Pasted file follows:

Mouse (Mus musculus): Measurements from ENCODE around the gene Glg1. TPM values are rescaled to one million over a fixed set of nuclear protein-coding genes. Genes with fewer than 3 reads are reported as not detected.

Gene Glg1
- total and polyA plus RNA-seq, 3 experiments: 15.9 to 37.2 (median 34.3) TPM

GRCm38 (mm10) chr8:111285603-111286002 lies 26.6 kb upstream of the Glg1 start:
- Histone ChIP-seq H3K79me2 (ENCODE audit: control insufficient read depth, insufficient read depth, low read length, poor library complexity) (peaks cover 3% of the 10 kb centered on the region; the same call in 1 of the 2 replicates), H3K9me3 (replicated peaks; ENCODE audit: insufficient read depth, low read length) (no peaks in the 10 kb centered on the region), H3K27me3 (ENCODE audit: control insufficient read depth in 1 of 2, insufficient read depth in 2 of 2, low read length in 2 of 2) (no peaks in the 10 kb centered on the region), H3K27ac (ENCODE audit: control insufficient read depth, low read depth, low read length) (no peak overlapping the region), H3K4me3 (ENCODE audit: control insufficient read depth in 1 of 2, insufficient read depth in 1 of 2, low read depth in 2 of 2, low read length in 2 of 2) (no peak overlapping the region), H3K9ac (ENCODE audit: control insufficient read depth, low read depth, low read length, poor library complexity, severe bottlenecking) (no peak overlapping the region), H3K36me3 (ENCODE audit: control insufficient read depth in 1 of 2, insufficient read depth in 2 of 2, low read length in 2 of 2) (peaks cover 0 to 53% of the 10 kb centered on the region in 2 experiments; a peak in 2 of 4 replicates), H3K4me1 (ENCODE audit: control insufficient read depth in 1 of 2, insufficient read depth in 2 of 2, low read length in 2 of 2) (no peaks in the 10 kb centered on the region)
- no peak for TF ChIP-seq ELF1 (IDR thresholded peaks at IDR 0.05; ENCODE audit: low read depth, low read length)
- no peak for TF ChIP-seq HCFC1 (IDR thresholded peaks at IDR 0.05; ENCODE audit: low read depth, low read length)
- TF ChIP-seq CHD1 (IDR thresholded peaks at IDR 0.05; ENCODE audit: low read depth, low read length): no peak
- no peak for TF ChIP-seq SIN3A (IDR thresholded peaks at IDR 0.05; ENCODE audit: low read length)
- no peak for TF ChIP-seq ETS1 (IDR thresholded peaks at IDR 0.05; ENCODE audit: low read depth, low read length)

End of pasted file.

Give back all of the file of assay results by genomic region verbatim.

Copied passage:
Mouse (Mus musculus): Measurements from ENCODE around the gene Glg1. TPM values are rescaled to one million over a fixed set of nuclear protein-coding genes. Genes with fewer than 3 reads are reported as not detected.

Gene Glg1
- total and polyA plus RNA-seq, 3 experiments: 15.9 to 37.2 (median 34.3) TPM

GRCm38 (mm10) chr8:111285603-111286002 lies 26.6 kb upstream of the Glg1 start:
- Histone ChIP-seq H3K79me2 (ENCODE audit: control insufficient read depth, insufficient read depth, low read length, poor library complexity) (peaks cover 3% of the 10 kb centered on the region; the same call in 1 of the 2 replicates), H3K9me3 (replicated peaks; ENCODE audit: insufficient read depth, low read length) (no peaks in the 10 kb centered on the region), H3K27me3 (ENCODE audit: control insufficient read depth in 1 of 2, insufficient read depth in 2 of 2, low read length in 2 of 2) (no peaks in the 10 kb centered on the region), H3K27ac (ENCODE audit: control insufficient read depth, low read depth, low read length) (no peak overlapping the region), H3K4me3 (ENCODE audit: control insufficient read depth in 1 of 2, insufficient read depth in 1 of 2, low read depth in 2 of 2, low read length in 2 of 2) (no peak overlapping the region), H3K9ac (ENCODE audit: control insufficient read depth, low read depth, low read length, poor library complexity, severe bottlenecking) (no peak overlapping the region), H3K36me3 (ENCODE audit: control insufficient read depth in 1 of 2, insufficient read depth in 2 of 2, low read length in 2 of 2) (peaks cover 0 to 53% of the 10 kb centered on the region in 2 experiments; a peak in 2 of 4 replicates), H3K4me1 (ENCODE audit: control insufficient read depth in 1 of 2, insufficient read depth in 2 of 2, low read length in 2 of 2) (no peaks in the 10 kb centered on the region)
- no peak for TF ChIP-seq ELF1 (IDR thresholded peaks at IDR 0.05; ENCODE audit: low read depth, low read length)
- no peak for TF ChIP-seq HCFC1 (IDR thresholded peaks at IDR 0.05; ENCODE audit: low read depth, low read length)
- TF ChIP-seq CHD1 (IDR thresholded peaks at IDR 0.05; ENCODE audit: low read depth, low read length): no peak
- no peak for TF ChIP-seq SIN3A (IDR thresholded peaks at IDR 0.05; ENCODE audit: low read length)
- no peak for TF ChIP-seq ETS1 (IDR thresholded peaks at IDR 0.05; ENCODE audit: low read depth, low read length)